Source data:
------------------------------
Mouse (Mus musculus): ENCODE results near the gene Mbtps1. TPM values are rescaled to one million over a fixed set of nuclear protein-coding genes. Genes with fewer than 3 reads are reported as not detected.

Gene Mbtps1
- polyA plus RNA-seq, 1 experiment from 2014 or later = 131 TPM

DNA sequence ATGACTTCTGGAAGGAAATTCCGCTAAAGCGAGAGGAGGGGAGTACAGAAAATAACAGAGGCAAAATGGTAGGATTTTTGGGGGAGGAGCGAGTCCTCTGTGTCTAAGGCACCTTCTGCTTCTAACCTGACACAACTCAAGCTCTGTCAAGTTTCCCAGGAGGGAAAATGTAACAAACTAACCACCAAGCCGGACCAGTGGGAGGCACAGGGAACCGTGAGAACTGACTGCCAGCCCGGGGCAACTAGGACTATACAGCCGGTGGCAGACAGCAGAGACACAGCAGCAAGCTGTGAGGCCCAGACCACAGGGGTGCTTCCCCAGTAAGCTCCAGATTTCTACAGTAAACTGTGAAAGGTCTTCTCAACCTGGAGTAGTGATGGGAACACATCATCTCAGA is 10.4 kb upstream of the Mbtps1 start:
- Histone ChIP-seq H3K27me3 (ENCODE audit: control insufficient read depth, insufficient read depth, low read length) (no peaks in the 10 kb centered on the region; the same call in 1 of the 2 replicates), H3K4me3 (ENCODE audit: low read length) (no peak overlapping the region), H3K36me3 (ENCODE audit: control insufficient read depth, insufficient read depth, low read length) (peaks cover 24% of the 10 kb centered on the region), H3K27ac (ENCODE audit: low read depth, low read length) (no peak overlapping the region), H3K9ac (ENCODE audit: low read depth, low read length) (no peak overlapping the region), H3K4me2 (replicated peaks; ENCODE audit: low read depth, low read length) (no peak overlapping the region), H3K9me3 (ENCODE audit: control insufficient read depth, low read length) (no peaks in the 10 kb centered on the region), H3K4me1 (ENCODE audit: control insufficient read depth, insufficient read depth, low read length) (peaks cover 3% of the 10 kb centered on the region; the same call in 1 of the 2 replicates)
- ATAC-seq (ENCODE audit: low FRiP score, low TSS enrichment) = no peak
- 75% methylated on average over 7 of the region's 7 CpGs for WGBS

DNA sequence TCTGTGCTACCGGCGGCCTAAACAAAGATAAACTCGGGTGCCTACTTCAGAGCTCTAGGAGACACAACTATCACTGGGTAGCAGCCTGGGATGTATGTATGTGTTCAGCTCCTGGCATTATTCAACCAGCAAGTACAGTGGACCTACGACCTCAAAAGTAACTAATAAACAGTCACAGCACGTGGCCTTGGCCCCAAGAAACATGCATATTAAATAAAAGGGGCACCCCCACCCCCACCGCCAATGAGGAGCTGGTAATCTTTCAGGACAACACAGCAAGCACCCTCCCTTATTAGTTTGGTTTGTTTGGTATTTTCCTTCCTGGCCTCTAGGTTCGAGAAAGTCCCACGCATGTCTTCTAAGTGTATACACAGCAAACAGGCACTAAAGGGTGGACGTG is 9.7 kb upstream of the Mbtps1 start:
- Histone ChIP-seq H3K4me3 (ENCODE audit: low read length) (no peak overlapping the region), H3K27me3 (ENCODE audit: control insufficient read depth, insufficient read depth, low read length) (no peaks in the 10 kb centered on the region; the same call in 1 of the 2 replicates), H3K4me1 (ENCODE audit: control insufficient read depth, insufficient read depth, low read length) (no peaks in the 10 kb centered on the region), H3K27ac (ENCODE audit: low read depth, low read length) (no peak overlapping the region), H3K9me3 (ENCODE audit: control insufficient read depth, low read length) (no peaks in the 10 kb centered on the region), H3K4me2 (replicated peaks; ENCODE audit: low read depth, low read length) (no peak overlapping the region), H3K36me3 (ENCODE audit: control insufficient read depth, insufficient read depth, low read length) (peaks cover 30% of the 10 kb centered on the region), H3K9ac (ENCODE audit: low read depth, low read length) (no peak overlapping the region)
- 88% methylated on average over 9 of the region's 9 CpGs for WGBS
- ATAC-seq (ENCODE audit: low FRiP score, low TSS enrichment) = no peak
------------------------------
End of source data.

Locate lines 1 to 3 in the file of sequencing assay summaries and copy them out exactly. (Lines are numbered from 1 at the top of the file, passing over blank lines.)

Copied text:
Mouse (Mus musculus): ENCODE results near the gene Mbtps1. TPM values are rescaled to one million over a fixed set of nuclear protein-coding genes. Genes with fewer than 3 reads are reported as not detected.

Gene Mbtps1
- polyA plus RNA-seq, 1 experiment from 2014 or later = 131 TPM